Queen Elizabeth II Court, Regina

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Quick Summary

Location
50°26'52"N
104°36'56"W
Country
 Canada
Categories
  • Uncathegorised
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Description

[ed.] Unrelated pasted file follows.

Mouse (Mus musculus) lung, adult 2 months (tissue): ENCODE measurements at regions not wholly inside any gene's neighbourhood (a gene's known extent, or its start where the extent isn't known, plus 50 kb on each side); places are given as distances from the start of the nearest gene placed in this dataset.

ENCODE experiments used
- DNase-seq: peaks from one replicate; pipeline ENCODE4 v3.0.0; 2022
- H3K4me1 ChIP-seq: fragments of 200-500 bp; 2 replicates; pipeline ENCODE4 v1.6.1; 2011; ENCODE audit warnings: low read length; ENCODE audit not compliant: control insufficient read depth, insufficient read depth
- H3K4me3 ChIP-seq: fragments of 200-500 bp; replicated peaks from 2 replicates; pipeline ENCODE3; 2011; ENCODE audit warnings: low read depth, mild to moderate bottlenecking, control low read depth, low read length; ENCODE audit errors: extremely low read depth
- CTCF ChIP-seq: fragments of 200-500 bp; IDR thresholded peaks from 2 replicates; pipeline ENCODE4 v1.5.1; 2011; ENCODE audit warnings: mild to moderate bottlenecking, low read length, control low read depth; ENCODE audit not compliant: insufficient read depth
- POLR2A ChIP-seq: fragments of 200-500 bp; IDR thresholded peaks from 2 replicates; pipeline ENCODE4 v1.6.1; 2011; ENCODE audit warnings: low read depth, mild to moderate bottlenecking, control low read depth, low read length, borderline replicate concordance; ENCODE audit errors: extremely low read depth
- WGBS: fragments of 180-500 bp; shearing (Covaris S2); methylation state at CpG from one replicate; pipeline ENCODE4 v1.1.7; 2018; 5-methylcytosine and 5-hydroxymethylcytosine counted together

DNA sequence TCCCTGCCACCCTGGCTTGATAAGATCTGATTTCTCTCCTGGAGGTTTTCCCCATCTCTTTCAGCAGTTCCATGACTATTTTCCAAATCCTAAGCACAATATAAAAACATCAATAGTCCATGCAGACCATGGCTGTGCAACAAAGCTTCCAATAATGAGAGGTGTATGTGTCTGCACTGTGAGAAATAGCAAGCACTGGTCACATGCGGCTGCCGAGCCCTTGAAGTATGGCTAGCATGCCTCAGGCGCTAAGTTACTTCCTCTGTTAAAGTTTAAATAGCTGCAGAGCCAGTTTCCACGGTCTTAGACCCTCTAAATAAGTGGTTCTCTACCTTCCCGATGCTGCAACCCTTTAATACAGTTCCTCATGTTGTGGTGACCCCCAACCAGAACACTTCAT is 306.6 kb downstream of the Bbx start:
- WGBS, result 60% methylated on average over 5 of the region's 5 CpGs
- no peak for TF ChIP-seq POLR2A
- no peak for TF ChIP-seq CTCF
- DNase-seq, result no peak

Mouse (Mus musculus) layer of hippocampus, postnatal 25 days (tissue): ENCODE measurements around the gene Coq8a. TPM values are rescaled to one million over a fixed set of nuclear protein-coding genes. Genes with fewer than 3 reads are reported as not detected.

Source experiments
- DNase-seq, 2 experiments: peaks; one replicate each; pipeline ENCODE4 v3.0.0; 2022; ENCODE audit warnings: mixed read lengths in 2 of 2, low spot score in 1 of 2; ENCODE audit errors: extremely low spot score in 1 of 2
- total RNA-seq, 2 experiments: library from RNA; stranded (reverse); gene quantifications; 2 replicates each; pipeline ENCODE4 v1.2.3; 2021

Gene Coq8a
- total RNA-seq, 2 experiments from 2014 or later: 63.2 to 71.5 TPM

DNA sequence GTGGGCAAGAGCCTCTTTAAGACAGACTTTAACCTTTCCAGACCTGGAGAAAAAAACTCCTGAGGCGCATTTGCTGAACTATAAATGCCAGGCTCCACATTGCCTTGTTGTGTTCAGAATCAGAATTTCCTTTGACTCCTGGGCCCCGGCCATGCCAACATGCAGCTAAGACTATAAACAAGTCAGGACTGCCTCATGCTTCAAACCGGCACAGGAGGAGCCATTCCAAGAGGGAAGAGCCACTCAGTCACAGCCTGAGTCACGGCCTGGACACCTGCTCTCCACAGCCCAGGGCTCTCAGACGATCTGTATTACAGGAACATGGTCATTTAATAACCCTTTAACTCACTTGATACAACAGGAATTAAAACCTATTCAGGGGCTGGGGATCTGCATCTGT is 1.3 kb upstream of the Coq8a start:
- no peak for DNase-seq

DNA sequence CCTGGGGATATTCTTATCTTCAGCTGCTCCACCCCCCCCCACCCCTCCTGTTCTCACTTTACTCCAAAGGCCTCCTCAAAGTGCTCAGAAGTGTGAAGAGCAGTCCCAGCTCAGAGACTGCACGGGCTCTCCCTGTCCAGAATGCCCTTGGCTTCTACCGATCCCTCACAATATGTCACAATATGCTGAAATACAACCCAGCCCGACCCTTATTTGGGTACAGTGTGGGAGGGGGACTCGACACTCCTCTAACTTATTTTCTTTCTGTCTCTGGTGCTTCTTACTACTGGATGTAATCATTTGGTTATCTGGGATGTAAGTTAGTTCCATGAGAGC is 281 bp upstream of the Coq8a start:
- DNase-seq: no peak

Queen Elizabeth II Court is the city block containing Regina City Hall, a 16-storey office tower in Regina, Saskatchewan, Canada. The city hall is built in the International Style. Opened in 1976, "[t]he construction manager was Poole Construction Limited and the architect, Joseph Pettick. It cost CA$10.1 million." It replaced two previous city halls—built in 1885-86 and 1908—and a temporary one in the old post office on 11th Avenue at Cornwall Street. By the time the cornerstone was laid in 1906 for the second, the "gingerbread city hall," "[t]he wooden building which had served as Town Hall and as Regina's first City Hall was no longer sufficient for the city's needs. This is not surprising, since the tiny wooden building was used as City Chambers, the police station, the fire hall, a school, a public meeting hall and a banquet hall."The 1908 building "was grand in scope and size, emphasizing the confidence city fathers saw in the future of the city. Built on 11th Avenue between Hamilton and Rose Streets (where the Alvin Hamilton Building housing Service Canada now stands), the new building was ornately decorated. It was often known as 'The Gingerbread Palace.' Constructed between 1906 -1908, it came into use in 1908 as a city hall, centre of arts, music and literature, and a banquet hall. Like its wooden predecessor, the massive stone structure was used for everything from lectures to dances – even boxing matches were held within its hallowed walls. However, by 1963, the revered old hall was showing its age and all civic offices were moved to the Old Post Office building. The building sat vacant for two years until it was demolished in 1965 to make room for the Galleria Shopping Centre (renamed the Alvin Hamilton Building)."The temporary city hall in the old post office (the "Prince Edward Building"), was used as a substitute from 1963 to 1975 for the city hall on 11th Avenue between Hamilton and Rose Streets, which had been closed and demolished without plans for any long-term replacement. It is most substantially used as theatre by Globe Theatre, Regina. The current City Hall does not contain or provide facilities for public social and ceremonial activities as its 1910 predecessor did, they not being available elsewhere in Regina then but now are. The current building is far more largely for office work. The City of Regina in 2002 undertook an energy efficiency audit and environmental upgrade to the building.
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